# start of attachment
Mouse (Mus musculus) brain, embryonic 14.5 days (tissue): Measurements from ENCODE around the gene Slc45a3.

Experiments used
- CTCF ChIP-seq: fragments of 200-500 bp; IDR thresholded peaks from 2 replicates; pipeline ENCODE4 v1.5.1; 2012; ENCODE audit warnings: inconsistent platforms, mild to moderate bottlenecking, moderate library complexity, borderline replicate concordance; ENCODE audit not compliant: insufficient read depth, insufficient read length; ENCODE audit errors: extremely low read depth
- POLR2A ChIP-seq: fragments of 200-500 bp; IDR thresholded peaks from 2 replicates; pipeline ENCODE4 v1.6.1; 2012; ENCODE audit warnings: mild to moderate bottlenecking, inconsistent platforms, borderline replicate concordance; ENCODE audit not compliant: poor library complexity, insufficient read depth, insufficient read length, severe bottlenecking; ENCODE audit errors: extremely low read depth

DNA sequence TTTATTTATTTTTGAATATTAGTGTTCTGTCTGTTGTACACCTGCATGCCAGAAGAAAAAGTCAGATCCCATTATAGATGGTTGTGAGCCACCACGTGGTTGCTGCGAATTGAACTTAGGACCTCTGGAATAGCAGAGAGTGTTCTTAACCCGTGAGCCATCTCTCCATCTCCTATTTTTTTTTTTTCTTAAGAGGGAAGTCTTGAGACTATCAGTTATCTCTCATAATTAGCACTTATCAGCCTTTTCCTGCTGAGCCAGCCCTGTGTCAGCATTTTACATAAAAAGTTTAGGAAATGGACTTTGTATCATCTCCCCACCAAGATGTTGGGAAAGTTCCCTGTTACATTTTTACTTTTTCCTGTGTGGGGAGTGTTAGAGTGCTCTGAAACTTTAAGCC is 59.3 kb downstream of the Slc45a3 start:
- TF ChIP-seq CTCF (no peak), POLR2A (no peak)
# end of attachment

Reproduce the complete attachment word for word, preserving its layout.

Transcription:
Mouse (Mus musculus) brain, embryonic 14.5 days (tissue): Measurements from ENCODE around the gene Slc45a3.

Experiments used
- CTCF ChIP-seq: fragments of 200-500 bp; IDR thresholded peaks from 2 replicates; pipeline ENCODE4 v1.5.1; 2012; ENCODE audit warnings: inconsistent platforms, mild to moderate bottlenecking, moderate library complexity, borderline replicate concordance; ENCODE audit not compliant: insufficient read depth, insufficient read length; ENCODE audit errors: extremely low read depth
- POLR2A ChIP-seq: fragments of 200-500 bp; IDR thresholded peaks from 2 replicates; pipeline ENCODE4 v1.6.1; 2012; ENCODE audit warnings: mild to moderate bottlenecking, inconsistent platforms, borderline replicate concordance; ENCODE audit not compliant: poor library complexity, insufficient read depth, insufficient read length, severe bottlenecking; ENCODE audit errors: extremely low read depth

DNA sequence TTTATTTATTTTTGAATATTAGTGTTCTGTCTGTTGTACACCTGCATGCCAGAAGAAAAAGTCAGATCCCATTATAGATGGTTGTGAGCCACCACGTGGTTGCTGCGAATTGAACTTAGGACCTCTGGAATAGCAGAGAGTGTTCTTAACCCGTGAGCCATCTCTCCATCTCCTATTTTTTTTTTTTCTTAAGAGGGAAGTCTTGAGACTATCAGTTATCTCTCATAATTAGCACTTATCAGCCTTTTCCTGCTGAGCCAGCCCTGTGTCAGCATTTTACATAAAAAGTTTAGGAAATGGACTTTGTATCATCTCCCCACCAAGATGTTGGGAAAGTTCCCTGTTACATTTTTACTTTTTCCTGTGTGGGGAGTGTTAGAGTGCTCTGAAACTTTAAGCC is 59.3 kb downstream of the Slc45a3 start:
- TF ChIP-seq CTCF (no peak), POLR2A (no peak)